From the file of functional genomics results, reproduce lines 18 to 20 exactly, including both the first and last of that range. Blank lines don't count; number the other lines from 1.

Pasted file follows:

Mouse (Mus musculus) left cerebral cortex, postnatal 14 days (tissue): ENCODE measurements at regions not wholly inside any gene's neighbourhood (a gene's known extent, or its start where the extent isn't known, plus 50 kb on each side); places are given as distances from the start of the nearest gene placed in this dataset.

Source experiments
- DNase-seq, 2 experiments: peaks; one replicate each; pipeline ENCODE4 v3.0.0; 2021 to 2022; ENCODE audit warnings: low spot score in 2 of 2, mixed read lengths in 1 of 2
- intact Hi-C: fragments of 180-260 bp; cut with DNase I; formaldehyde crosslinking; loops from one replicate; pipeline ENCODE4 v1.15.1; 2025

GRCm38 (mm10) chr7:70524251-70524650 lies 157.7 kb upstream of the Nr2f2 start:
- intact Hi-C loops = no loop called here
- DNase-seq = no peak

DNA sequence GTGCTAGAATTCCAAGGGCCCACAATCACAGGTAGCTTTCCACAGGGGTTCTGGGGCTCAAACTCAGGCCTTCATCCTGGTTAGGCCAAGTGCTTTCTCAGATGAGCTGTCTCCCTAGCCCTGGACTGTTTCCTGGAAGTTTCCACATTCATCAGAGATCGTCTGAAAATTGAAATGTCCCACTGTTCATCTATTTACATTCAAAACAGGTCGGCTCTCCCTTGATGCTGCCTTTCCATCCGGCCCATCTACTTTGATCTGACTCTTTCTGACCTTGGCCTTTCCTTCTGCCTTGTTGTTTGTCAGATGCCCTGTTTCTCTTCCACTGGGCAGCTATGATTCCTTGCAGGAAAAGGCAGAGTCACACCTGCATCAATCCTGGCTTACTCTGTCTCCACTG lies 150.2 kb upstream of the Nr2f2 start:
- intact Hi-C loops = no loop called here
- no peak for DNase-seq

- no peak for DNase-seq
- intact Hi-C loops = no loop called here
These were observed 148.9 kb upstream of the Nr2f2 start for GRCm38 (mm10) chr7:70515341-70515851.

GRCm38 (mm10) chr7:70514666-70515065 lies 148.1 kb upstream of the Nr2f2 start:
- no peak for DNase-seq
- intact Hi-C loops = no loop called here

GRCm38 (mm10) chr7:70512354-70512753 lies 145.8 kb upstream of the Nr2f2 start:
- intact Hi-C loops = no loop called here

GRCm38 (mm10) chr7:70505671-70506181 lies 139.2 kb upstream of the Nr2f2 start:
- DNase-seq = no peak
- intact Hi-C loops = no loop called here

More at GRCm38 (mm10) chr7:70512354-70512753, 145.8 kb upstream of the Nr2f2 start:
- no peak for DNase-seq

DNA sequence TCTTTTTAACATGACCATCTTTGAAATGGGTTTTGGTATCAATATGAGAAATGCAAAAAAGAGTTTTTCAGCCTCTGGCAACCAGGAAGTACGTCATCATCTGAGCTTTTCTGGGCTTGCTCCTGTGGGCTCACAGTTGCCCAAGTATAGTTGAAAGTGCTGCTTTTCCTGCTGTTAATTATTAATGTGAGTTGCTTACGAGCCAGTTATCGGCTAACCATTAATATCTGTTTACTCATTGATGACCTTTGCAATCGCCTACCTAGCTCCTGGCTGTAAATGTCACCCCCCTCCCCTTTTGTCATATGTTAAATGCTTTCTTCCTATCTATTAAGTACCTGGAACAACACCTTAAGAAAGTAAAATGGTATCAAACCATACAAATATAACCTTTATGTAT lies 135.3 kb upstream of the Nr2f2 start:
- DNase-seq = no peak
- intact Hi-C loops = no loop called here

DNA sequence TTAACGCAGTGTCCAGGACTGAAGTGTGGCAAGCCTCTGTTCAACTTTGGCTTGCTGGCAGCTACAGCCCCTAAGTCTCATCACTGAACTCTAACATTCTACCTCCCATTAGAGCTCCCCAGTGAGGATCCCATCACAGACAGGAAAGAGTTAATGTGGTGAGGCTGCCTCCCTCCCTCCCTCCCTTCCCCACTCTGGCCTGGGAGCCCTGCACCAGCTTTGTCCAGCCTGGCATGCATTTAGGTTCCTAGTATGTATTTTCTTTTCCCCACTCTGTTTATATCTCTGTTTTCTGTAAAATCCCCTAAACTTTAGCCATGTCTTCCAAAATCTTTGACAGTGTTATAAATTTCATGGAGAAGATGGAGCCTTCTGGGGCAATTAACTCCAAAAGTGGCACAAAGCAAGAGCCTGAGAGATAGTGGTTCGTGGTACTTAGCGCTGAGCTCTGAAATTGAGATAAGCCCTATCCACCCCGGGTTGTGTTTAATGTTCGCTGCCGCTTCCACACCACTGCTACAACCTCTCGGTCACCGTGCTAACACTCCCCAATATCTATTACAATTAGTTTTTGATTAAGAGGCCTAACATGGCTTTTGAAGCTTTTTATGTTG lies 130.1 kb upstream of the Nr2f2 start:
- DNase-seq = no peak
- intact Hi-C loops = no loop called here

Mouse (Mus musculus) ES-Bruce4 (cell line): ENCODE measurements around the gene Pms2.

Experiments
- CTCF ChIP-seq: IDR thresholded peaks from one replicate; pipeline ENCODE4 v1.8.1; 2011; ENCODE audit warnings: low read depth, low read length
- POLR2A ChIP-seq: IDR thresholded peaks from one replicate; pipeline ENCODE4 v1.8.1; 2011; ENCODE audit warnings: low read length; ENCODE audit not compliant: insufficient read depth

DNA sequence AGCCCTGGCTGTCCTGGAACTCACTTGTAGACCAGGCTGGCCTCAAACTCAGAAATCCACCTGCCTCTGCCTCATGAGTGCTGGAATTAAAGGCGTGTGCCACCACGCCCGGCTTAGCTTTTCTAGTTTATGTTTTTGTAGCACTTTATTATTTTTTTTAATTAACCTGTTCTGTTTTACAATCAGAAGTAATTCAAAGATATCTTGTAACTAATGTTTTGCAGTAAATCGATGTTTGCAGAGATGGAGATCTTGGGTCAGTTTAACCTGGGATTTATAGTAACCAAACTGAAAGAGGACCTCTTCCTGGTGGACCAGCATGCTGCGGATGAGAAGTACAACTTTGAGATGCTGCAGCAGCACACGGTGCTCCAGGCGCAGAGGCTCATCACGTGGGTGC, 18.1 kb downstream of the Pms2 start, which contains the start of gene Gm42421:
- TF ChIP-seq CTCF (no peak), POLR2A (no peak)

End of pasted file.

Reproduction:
- intact Hi-C loops = no loop called here

GRCm38 (mm10) chr7:70505671-70506181 lies 139.2 kb upstream of the Nr2f2 start:
- DNase-seq = no peak